Through its Agribrands Purina® business, Cargill produces feed for horses, dairy cows, cattle, swine and a wide variety of farmed animals at plants in Addison, Palmerston, Strathroy and Woodstock in Ontario, and in Saint-Romuald and Drummondville in Québec.

Through affiliated distributors in Canada, Cargill supplies texturizers and emulsifiers to food processing and beverage manufacturing businesses. These ingredients provide textures essential to meeting consumer tastes. They include alginates, carrageenans, starches, dextrins, polyols, trehalose, sucromalt, soy flour, textured soy, lecithins, xanthum gum, pectins and specialty texturizing blends.

Cargill supplies producers of food and dietary supplements with ingredients which function as sweeteners and sources of fibre, and promote good health. Products include polyols, functional fibres, plant sterols and specialty sweeteners.

To the brewing, beverage, confectionary and food processing industries, Cargill Corn Milling markets corn-based sweeteners from its Burlington, Ontario location. To manufacturers of cereal, snacks and baked goods the Company provides dry corn ingredients. Cargill is also a supplier of fuel ethanol to the energy sector, and corn-based industrial starches to the pulp and paper, corrugated board and adhesives manufacturing industries.

Burlington, Ontario is also the Canadian home of Cargill’s cocoa and chocolate business. Cocoa and chocolate products under the brands Wilbur’s® Chocolate, Gerkens® Cocoa and Peter’s® Chocolate are supplied to confectionary manufacturers, dairy product manufacturers, beverage manufacturers, industrial bakeries, artisan confectioners and pastry chefs.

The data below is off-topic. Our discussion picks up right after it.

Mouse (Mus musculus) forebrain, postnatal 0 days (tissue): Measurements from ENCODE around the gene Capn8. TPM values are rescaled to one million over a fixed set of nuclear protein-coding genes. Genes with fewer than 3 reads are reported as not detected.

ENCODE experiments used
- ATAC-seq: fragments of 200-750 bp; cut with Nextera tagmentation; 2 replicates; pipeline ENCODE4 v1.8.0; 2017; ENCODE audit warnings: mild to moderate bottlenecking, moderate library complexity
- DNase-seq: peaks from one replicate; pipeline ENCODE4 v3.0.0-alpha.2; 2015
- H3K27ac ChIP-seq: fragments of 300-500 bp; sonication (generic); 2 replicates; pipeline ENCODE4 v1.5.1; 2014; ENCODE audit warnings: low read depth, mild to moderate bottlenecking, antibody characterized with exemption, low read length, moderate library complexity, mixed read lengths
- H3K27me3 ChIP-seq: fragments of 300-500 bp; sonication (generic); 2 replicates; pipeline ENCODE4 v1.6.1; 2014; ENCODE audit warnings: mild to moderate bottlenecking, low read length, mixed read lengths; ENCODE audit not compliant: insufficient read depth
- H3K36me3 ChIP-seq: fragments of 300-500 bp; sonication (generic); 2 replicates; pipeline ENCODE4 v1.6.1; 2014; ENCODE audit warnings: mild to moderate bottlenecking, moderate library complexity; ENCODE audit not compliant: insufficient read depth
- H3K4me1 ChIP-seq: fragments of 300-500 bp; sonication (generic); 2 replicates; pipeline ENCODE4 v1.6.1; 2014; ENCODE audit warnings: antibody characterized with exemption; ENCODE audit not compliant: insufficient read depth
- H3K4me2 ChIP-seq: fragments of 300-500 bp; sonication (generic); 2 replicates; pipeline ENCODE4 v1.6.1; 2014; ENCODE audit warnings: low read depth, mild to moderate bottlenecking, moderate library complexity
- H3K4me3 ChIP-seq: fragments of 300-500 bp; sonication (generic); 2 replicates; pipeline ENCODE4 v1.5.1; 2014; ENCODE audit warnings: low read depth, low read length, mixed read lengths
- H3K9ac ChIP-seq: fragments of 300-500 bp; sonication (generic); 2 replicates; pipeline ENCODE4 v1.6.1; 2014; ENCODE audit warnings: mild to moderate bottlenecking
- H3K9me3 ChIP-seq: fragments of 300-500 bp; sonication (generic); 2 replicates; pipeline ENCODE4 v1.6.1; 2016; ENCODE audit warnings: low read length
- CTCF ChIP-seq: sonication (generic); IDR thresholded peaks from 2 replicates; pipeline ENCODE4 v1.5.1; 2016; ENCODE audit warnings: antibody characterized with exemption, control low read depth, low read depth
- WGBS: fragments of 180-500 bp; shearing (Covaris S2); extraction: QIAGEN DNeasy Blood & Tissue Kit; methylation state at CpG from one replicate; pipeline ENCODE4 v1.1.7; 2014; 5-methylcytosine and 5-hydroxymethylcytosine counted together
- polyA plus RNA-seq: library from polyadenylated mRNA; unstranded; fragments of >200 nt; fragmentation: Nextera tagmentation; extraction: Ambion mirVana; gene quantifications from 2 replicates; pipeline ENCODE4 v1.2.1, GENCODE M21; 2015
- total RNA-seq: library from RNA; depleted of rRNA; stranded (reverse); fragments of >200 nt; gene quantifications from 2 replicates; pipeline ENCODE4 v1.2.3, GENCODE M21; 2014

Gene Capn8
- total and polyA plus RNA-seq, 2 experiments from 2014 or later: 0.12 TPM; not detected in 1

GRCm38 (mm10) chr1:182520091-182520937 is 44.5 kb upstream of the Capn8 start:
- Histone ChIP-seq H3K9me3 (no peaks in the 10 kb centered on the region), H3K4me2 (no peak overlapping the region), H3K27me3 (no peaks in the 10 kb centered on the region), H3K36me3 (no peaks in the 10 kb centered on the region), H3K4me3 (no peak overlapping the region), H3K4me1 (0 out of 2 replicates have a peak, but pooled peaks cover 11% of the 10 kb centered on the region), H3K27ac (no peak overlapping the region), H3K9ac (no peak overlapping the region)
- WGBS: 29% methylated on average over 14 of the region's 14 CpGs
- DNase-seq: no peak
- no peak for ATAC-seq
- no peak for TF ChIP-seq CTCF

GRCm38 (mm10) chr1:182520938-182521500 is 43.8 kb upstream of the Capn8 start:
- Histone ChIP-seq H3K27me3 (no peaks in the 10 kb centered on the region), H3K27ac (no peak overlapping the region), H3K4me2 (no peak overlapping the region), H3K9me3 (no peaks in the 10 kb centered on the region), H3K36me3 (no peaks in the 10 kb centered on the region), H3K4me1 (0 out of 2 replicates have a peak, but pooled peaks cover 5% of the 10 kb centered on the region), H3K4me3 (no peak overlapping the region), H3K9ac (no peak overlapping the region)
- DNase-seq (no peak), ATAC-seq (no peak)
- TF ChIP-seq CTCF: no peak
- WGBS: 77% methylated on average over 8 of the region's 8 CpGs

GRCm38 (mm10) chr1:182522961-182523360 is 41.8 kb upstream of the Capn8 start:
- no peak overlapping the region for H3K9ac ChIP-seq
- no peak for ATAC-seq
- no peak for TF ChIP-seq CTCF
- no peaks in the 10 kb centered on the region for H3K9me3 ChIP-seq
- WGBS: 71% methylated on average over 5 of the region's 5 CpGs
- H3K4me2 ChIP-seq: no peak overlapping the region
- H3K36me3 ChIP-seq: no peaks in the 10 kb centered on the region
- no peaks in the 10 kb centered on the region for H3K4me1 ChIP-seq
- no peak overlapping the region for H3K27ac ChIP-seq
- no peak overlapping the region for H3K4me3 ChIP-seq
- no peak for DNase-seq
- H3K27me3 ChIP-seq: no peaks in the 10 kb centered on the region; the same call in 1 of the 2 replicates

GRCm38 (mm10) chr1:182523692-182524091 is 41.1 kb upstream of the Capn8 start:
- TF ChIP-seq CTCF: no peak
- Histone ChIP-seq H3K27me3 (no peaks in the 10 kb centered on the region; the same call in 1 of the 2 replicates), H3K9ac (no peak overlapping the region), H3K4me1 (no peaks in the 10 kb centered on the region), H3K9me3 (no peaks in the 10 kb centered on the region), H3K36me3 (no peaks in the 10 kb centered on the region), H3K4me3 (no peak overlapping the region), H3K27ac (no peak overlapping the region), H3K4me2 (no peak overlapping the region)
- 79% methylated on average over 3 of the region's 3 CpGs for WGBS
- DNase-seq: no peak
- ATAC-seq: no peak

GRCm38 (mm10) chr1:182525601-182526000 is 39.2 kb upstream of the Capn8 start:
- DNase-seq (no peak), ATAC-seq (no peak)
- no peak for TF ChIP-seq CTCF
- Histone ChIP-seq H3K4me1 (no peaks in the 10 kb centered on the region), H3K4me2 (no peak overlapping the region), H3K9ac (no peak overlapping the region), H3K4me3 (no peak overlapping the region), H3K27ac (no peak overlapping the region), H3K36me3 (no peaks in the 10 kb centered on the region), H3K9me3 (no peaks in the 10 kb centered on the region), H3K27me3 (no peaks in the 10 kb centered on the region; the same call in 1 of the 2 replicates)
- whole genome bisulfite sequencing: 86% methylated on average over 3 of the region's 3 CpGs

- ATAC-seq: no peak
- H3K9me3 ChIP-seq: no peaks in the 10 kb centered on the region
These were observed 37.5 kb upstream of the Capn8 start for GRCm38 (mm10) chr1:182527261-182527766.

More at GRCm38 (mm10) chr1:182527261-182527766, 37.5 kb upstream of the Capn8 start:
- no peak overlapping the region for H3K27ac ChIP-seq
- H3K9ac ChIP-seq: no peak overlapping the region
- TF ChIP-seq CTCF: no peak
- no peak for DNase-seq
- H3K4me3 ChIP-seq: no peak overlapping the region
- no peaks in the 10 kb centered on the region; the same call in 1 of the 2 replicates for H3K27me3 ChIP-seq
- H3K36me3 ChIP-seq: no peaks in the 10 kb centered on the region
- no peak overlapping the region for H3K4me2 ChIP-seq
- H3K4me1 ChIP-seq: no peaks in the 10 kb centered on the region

At its Toronto, Ontario facility, the Company’s Cargill Kitchen Solutions business produces liquid egg offerings in both frozen and shelf stable forms, and also egg-based prepared entrées and meal components. Products are sold under the brand Sunny Fresh™. Products are sold to major customers such as restaurant chains and food processing companies.

From facilities in Sussex, New Brunswick, Montreal, Québec and Pickering, Ontario, Cargill markets salt with five broad applications: food, water conditioning, industrial processes, agriculture, and deicing. Within the food segment, Cargill’s salt offerings are specialized by application: salt for toppings, course flake salt, high-solubility flake salt, sea salt, sodium-reduced solutions, and microsized salt abrasives, among others. Cargill’s deicing products, formulated to replace road salt, exhibit road sealing properties and inhibit corrosion, are used on roadways and bridges when snow and ice is present.

Cargill operates an energy commodities trading business with its Canadian office in Calgary, Alberta. Through this office natural gas, electricity, coal and other commodities are traded, as are a range of derivatives and structured products. Due to the Cargill organization’s global reach, financial stability and long history in commodity trading, energy customers of all types and sizes find in Cargill a trusted partner for their energy trading needs.